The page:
You don’t need a fortune cookie to know that Chinese food is sizzling hot. Its presence on supermarket shelves continues to grow, as does its share of ready-meal sales. Meanwhile in foodservice, the cuisine is broadening out far beyond inauthentic takeaways and Chinatown dim sum.
On the higher end of the spectrum is Michelin-starred A Wong (recently named number three on the National Restaurant Awards top 100 list), while grab-and-go spots like Pleasant Lady Jian Bing, which has opened two outposts since April, are building upon the burgeoning awareness of Chinese street snacks.
Chains from the Middle Kingdom (as it is called in Mandarin) are getting in on the action too, with both dumpling king Din Tai Fung and hot pot haven Hai Di Lao set to make European debuts in London.
“Chinese cuisine has overtaken Indian on the foodservice scene and I think this is a trend that will continue,” says Maria Chong, managing director at Lee Kum Kee Europe. “Traditionally, British consumers would experience Chinese food through local Chinese restaurants and takeaways. However, we have now seen the rise of street food, whether it is bao restaurants or noodle chains, or Hong Kong tea house restaurants (cha chaan teng) or hot pot restaurants – all of which offer a glimpse of the breadth of the Chinese food scene and how interesting and varied it is.”
The building consumer interest into the depth of Chinese food presents an opportunity for Lee Kum Kee, which is one of the world’s most successful makers of Chinese condiments. Its sales in Europe come primarily from retail – lots of soy sauce as well as the brand’s signature oyster sauce, alongside other Asian marinades and seasonings – but Chong also has her eye on expanding the business’ presence in foodservice and manufacturing.
No more mister rice guy
Chong, who has worked for the Europe branch of Lee Kum Kee since 2010, says that while British consumers are warier than their French counterparts about incorporating seafood ingredients and flavours, they tend to have “a higher degree of acceptance of intensity,” boasting a greater tolerance for chilli and spice (a fact affecting sauce trends in general, as Food Spark noted earlier this year).
The UK is Lee Kum Kee’s most profitable European market, as well as the place with the best Chinese food in the continent, according to Chong, who says increasing the use of the brand’s products in foodservice will come down to a flourishing multiculturalism in eating habits.
“We have to be able to communicate and encourage experimentation with Chinese sauces in British and European cooking,” says Chong. “We have already seen European chefs using our sauces within their existing menus. The boundaries between different national cuisines do not exist anymore as everyone, and in particular professional chefs, are always in search of world ingredients and trends to take things to the next level.”
To that end, Lee Kum Kee is moving on from fried rice. At the Taste of London festival this summer, it gave out scoops of soy sauce ice cream, developed with MasterChef champion Ping Coombes.
“We have seen European chefs using our Premium Oyster Sauce in their cooking and marinades; using our Chilli Garlic Paste in mashed potato and mayonnaise; putting Chiu Chow Chilli Oil in salad dressings, Char Siu Sauce on barbecue meats – all of which demonstrates how successful a fusion of flavours can be,” notes Chong.“As long as the sauce and ingredients combine successfully, the creative opportunities are endless.”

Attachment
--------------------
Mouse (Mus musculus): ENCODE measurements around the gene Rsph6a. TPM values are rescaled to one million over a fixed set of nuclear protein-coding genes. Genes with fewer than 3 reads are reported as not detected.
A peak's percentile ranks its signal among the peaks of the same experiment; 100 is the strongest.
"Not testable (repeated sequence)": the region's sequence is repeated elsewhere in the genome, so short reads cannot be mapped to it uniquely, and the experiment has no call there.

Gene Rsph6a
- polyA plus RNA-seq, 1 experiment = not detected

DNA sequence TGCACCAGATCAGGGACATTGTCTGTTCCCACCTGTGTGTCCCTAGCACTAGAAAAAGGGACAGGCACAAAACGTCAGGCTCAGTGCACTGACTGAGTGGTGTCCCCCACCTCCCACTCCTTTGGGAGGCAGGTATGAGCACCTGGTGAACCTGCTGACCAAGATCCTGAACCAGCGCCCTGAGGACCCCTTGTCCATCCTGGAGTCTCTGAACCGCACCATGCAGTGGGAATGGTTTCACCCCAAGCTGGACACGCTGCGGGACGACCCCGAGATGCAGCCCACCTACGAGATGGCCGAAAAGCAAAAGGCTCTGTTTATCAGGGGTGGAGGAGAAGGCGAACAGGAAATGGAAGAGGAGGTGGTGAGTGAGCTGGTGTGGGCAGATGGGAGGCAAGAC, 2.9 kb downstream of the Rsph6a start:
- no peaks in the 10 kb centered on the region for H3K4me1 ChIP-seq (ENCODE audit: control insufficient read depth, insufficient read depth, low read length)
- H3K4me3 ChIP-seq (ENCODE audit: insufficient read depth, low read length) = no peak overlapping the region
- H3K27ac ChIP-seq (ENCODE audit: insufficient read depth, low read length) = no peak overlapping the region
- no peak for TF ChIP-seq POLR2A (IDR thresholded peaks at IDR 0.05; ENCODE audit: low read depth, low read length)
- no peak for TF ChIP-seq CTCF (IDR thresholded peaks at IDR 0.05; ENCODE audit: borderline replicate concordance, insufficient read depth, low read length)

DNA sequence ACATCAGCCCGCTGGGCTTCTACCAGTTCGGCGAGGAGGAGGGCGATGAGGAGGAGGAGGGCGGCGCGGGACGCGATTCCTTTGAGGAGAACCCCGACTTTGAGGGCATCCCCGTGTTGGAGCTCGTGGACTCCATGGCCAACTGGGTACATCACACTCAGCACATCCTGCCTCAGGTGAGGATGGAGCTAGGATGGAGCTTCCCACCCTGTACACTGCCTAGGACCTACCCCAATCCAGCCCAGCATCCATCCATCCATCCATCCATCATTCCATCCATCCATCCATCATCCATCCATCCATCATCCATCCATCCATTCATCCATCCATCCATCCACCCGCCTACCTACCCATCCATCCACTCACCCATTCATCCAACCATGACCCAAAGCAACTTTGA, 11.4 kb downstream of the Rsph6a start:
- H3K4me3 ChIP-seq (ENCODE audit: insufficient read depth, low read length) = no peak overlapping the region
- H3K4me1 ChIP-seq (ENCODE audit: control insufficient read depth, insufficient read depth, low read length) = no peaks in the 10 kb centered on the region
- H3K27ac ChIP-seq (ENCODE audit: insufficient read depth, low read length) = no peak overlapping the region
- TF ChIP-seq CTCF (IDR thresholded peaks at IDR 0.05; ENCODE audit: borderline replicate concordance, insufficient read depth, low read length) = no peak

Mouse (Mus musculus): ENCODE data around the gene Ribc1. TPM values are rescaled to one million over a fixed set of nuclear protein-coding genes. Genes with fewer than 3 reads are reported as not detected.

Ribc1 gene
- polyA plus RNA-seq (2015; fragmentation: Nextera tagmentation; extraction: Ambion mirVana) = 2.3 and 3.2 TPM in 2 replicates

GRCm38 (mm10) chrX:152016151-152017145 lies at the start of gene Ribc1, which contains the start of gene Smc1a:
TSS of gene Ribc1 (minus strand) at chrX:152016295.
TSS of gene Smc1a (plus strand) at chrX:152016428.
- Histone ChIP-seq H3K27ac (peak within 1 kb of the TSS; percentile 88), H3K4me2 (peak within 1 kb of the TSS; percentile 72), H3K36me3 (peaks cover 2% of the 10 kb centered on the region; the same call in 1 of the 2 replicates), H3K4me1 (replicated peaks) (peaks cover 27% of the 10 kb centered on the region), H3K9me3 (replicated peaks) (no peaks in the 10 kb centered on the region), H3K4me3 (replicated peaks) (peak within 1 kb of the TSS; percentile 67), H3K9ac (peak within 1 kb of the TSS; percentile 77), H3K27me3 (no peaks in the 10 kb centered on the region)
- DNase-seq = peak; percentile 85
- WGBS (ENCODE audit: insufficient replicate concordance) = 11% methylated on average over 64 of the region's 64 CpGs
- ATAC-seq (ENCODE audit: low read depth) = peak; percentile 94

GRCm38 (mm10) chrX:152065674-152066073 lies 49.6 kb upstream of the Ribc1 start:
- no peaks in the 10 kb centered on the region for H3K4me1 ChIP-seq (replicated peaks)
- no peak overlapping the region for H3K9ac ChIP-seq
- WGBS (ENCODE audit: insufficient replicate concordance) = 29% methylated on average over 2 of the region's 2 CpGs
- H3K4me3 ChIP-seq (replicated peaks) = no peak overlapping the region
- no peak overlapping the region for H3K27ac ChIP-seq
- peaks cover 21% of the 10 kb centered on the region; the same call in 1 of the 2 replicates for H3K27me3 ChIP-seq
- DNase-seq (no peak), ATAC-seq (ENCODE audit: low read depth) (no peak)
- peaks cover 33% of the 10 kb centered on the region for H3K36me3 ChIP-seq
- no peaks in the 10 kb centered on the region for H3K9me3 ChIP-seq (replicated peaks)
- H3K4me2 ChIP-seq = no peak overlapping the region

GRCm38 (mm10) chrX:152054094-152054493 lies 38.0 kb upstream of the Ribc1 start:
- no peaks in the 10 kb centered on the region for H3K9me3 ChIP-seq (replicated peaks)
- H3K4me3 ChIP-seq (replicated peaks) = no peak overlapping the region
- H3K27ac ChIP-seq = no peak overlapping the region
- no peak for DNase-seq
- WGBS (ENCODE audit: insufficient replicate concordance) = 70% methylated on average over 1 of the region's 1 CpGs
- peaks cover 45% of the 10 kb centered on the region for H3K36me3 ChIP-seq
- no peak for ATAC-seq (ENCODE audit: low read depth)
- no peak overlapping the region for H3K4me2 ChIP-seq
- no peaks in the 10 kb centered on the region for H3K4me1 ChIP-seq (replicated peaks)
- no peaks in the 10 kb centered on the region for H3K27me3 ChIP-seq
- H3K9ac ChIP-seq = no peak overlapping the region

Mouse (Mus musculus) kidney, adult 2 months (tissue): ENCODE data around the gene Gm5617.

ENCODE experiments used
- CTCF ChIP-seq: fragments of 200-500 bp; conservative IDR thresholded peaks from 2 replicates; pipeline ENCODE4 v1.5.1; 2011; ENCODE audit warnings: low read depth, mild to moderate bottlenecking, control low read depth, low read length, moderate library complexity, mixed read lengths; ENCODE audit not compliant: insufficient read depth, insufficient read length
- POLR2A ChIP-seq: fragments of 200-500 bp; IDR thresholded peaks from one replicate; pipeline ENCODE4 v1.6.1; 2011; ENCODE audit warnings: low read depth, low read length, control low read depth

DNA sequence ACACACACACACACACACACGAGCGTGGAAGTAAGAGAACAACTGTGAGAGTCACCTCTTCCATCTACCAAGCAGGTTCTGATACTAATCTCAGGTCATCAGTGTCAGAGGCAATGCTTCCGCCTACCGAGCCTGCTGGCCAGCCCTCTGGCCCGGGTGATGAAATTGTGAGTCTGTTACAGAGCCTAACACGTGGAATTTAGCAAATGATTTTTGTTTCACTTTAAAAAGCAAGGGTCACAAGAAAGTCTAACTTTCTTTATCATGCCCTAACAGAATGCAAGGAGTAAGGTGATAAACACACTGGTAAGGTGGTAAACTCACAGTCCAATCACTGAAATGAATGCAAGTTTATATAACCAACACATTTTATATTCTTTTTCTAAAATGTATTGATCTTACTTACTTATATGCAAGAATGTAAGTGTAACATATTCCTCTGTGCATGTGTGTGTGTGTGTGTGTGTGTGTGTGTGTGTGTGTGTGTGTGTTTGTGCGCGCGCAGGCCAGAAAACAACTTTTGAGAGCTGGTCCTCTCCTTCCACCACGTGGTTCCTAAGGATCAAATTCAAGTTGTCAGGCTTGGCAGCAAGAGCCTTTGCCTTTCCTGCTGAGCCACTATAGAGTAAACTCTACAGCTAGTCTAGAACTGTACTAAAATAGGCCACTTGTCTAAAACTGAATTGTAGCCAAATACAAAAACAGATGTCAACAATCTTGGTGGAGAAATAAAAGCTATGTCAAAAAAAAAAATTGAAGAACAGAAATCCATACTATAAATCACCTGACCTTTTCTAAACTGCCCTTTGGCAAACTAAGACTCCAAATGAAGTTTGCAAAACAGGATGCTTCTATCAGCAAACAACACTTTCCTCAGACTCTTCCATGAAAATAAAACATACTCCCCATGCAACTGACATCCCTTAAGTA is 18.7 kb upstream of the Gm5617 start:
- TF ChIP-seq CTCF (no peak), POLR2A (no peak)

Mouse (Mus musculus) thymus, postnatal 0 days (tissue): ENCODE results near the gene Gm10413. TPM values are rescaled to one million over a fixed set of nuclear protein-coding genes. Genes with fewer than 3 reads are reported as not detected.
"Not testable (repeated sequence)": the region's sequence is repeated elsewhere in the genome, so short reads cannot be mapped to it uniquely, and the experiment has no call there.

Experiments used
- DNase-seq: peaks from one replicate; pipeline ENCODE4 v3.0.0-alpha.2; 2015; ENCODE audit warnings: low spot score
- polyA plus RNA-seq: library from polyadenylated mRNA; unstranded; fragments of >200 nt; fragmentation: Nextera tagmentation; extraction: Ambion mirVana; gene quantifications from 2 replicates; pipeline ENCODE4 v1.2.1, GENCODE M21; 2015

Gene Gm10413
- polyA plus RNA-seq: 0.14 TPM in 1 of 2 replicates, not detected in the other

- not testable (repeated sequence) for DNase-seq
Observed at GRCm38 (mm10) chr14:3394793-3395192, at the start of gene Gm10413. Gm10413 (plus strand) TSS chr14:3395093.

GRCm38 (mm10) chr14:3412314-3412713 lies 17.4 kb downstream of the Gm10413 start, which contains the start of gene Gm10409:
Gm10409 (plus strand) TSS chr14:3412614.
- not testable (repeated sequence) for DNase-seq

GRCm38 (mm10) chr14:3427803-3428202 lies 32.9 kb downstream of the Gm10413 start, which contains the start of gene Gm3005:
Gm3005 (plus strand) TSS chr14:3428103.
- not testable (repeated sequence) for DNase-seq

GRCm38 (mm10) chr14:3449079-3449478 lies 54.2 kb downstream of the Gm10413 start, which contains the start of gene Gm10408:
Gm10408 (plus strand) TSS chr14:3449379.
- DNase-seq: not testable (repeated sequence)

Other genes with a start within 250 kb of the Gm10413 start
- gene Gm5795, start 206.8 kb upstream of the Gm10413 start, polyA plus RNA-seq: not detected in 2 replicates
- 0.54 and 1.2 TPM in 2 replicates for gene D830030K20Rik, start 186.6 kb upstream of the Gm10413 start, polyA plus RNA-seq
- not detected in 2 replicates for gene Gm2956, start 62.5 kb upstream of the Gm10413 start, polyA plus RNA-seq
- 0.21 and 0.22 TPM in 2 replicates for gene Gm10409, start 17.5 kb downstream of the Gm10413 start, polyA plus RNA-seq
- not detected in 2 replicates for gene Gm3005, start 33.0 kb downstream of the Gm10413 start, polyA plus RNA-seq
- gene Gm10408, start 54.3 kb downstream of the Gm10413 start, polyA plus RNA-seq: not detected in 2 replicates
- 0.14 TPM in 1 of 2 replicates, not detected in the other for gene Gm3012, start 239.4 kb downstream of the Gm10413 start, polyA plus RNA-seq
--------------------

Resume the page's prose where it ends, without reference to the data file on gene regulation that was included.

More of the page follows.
Chong believes the future success of Lee Kum Kee will be tied to the education of cooks as well as consumers about Chinese seasonings. In particular, she highlights the Premium Oyster Sauce and Char Siu Sauce as having a lot of potential.
“First of all, they were both later to come to the European market compared to soy sauce, but given time, exposure and when fully experienced, I do believe professional chefs in Europe will uncover the beauty and versatility a good oyster sauce can have in helping to create a new dimension in flavour and adding to menu options.
“Secondly, the taste and other sensory performance of these are quite significant and well appreciated by European consumers from our experience.”
In recent years, the brand has moved beyond its core offering to develop ready-made sauces and sachets, targeting time-poor or entry-level home cooks. These have taken inspiration not just from China, but Japanese and Vietnamese cuisine as well.
“A few years ago we started to produce Japanese soy sauce, and we extended the range recently to include other Japanese ingredients for seasoning and cooking. This has been well received in Hong Kong,” notes Chong. “We have a couple of Korean sauces too.
“A recent development is a series of salad dressings with Asian flavours. This is a result of the demand in the market for dressings but with unique flavours that fulfil modern food habits and lifestyle changes.”
Chong says that Vietnamese cuisine could be an interesting area of further NPD due to its simple, healthy concepts.
But it’s not just national flavours that are going into product development. Ranges that fit dietary and religious restrictions are a growing market for Lee Kum Kee, which introduced its gluten-free range just as the free-from movement was gaining momentum. The company’s halal products are already part of mainstream consumption in Malaysia and other Southeast Asian nations.
“The kosher market is an area which we will look into for future expansion,” remarks Chong.“We understand that consumers of all background appreciate oriental flavours so we aim to ensure they can all enjoy our range.”